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   Vol. 18 No. 47
Wednesday July 10, 2019

Down In The Depths At 35,000 Feet

Air cargo rates continue to see weekly volatility, but with the demand outlook tepid and ample capacity available on most lanes, pricing continues to fluctuate, albeit within boundaries far below those enjoyed in 2018.

Flex Sees Stable

     Capacity out of most Asian origins was reported by Flexport to be “stable” at the end of June with capacity available. The exception was Central China where demand was strong and rates going up as Apple, HP and other electronics shippers exported to the U.S. ahead of anticipated tariffs.

Rating The Traffic

     Hong Kong–U.S. rates reached $3.39 per kg at the start of July after hovering in the $3.27-3.55 per kg range through June, according to TAC Index.
     By comparison, rates on the same lane were $3.66 per kg on July 2, 2018 and were just about to embark on a Himalayan traverse to the heights of $5.73 per kg in November.
     Hong Kong–Europe rates are also volatile, climbing slightly over the previous week to reach $2.74 per kg at the start of July, still a long way short of the $3.77 per kg recorded in December last year, although level compared to a year ago.

Demand Driven Summer Lull?

     As guides go, year-on-year pricing comparisons are tough on an air freight market that saw such an elongated demand spike last year thanks, mostly, to the U.S.-China trade war.
     Desperate frontloading on the Asia to North America trade lane ahead of various tariff deadlines in the second half of the year saw ocean supply chains suffer congestion and delays at ports, adding to modal shift and sucking capacity out of global air freight markets.

Forward Comparison Looks At 2017

     By contrast, some analysts believe that comparisons to 2017 – a more traditional year for air freight demand - illustrate that the Transpacific market now is less bearish than year-on-year comparisons suggest, while Europe, subject of continuously poor economic projections, is in fact currently performing satisfactorily.
     And there is some truth in this: rates at the start of July 2017 on the Hong Kong–U.S. and Hong Kong–Europe lanes $3.36 per kg and $2.27 per kg, respectively.

Eliminate Extremes

     WorldACD made much the same point in its latest report, which takes in the first five months of 2019. “Let’s join the people who find that a comparison with 2017 is more ‘realistic’ than a comparison with 2018, given last year’s ‘extreme’ growth figures,” huffed its latest report.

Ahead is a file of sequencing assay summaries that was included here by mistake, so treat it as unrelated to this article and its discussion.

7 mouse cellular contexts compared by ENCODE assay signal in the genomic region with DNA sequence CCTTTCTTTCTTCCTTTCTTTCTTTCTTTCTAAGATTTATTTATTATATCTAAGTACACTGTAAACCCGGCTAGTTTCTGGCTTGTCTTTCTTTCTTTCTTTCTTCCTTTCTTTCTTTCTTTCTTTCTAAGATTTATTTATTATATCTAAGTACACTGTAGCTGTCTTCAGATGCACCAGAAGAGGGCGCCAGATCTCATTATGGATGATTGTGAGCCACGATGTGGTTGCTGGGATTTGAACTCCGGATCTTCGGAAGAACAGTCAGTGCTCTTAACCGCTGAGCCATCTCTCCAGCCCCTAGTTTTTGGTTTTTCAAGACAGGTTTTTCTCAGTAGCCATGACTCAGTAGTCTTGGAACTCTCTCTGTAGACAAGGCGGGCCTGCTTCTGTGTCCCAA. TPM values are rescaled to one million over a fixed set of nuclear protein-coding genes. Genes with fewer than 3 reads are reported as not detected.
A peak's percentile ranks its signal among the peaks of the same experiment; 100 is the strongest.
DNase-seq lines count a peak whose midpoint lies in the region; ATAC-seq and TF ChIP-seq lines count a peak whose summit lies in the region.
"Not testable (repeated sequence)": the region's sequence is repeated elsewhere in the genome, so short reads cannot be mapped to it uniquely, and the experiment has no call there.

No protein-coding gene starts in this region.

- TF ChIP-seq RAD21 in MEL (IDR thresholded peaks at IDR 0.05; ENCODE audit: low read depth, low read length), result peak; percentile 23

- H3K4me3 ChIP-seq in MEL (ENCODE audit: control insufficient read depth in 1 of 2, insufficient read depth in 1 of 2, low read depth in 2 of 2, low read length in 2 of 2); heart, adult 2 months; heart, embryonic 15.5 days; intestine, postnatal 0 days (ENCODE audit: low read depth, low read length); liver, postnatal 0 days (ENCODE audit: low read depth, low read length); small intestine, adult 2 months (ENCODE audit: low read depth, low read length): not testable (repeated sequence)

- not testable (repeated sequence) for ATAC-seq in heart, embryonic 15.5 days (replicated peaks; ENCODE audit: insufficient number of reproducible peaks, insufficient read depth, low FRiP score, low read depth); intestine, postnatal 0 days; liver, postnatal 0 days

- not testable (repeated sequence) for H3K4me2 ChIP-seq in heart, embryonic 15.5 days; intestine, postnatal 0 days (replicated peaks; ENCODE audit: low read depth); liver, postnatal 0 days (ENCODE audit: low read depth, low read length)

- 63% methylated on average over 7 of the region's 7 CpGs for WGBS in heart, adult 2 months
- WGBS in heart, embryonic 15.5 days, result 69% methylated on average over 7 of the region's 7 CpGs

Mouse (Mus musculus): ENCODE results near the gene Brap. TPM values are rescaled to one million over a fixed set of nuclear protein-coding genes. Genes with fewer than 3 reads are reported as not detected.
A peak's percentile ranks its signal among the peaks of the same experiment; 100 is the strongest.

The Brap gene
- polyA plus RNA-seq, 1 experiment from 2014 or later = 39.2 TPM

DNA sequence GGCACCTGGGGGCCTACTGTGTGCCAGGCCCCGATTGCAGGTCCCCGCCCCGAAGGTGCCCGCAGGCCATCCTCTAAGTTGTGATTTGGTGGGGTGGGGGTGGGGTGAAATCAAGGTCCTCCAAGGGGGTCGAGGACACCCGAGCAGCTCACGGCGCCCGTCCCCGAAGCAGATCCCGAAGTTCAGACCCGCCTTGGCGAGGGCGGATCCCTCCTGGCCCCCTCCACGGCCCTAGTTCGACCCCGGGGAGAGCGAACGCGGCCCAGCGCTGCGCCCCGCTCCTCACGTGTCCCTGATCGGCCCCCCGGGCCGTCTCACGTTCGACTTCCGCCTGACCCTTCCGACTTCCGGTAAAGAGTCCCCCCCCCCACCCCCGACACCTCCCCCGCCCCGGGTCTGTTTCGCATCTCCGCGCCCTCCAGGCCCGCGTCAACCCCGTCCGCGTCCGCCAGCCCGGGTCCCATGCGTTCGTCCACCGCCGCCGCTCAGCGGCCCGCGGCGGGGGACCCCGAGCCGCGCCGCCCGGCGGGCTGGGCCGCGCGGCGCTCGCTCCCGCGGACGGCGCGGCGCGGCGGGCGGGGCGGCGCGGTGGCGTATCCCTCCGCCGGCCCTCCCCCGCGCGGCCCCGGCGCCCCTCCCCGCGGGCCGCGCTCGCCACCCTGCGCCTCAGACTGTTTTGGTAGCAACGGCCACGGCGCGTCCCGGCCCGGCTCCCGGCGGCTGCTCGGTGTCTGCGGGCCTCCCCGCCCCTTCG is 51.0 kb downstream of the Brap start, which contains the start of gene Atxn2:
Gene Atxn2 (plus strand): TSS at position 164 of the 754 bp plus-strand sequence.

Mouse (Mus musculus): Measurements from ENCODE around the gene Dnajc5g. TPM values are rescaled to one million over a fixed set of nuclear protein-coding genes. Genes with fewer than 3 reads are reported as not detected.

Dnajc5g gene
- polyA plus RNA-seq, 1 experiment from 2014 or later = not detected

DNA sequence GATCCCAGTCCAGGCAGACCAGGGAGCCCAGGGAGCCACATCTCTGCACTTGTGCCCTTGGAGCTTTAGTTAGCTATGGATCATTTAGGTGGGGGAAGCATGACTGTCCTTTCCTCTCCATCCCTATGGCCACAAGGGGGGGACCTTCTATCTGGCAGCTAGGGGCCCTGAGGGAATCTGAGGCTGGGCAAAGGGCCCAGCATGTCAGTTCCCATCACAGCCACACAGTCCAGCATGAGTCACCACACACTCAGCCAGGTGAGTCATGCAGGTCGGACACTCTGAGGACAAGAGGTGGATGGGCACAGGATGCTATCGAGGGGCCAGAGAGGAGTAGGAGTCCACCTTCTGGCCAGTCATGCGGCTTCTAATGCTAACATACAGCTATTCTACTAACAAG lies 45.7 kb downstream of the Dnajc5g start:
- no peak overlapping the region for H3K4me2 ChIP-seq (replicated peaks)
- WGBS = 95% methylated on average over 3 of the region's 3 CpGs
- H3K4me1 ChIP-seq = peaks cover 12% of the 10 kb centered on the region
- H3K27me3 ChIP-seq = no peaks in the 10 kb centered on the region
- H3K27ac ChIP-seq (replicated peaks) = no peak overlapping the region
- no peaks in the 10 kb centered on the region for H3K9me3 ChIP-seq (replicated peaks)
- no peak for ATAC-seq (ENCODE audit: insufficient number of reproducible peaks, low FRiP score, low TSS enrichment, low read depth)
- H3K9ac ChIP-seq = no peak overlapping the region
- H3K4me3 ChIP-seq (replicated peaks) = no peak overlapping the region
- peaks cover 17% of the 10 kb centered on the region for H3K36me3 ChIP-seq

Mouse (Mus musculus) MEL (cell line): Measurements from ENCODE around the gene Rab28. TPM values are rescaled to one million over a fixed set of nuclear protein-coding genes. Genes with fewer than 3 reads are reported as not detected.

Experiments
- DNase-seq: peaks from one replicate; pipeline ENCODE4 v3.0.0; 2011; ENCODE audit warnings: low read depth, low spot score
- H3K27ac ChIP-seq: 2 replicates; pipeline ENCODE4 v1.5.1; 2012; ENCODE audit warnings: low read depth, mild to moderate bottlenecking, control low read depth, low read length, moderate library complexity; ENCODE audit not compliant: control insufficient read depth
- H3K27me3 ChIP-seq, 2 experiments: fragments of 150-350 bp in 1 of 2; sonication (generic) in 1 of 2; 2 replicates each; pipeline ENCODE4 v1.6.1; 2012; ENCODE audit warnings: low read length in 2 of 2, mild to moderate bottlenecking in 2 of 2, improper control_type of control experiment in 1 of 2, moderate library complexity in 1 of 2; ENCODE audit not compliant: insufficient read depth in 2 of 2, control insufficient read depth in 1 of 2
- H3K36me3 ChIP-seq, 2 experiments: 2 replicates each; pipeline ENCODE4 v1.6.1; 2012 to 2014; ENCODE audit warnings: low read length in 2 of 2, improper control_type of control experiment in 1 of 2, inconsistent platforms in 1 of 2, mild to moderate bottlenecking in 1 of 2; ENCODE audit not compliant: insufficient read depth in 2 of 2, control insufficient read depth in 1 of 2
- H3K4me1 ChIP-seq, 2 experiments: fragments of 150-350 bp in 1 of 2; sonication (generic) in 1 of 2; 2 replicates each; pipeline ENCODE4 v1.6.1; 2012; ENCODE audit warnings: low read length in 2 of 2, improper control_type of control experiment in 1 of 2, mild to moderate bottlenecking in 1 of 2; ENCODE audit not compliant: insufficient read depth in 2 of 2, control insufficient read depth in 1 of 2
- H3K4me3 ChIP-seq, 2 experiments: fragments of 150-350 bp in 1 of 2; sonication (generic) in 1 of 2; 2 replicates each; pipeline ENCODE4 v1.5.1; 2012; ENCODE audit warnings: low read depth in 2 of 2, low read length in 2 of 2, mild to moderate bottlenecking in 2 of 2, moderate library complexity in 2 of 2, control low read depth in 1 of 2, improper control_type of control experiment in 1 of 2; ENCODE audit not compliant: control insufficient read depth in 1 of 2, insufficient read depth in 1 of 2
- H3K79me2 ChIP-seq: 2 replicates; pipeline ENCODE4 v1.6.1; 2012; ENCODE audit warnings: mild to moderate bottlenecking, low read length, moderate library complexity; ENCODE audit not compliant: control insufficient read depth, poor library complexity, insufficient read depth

“Compared with Jan-May 2017, the year 2019 so far shows worldwide growth of +1%. Moreover, 22 of the 40 largest air cargo countries in the world show positive growth for the same period.
     The growth percentages between 2017 and 2019 range from 32.6% for Chile to 0.1% for India.”
     However, although comparisons versus 2017 add context, there is no disguising the slowdown the market has suffered so far this year.
     In the month of May, WorldACD found that total chargeable weight again fell compared to the same period of 2018, this time by 5%. Yields in USD fell by 5.6%, resulting in revenue loss for airlines of more than 10% year-on-year.

Nowhere To Run Nowhere To Hide

     “Not a single region escaped the trend: the origins Africa and Europe suffered least, with year-on-year volume drops of 2.2% and 2.4% respectively, but the origins Asia Pacific and North America chalked up year-on-year losses of -7.0 % and -7.2 % respectively,” it said.
     “Latin America and the Middle East & South Asia (MESA) could not buck the trend either (-4% and -3.4%).”

Word From Mount IATA

     IATA reported a 3.4% year-on-year in global demand in May, a slight improvement on the 5.6% contraction in April.
     However, capacity growth outstripped demand growth for the 13th consecutive month, up 1.3% year-on-year in May.
     IATA said air cargo demand had suffered from very weak global trade volumes and trade tensions between the U.S. and China. “This has contributed to declining new export orders,” it noted. “The indicator for new manufacturing export orders, part of the global Purchasing Managers Index (PMI), has indicated falling orders since September 2018.”
     Alexandre de Juniac, IATA's Director General and CEO, said the impact of the U.S.-China trade war on air freight volumes in May was clear. “Year-on-year demand fell by 3.4%,” he said.      “It’s evidence of the economic damage that is done when barriers to trade are erected. Renewed efforts to ease the trade tensions coming on the sidelines of the G20 meeting are welcome. But even if those efforts are successful in the short-term, restoring business confidence and growing trade will take time. And we can expect the tough business environment for air cargo to continue.”

Looking For The Light

     Optimism elsewhere is difficult to find. “[The] market price recovery continues, however changes aren't significant enough to indicate an airfreight recovery,” commented Peter Stallion, an air cargo derivatives broker at Freight Investor Services.
     WorldACD added: “Writing this message at the half-way point for the year 2019, it is difficult to believe that the year will recover from its dismal start.”

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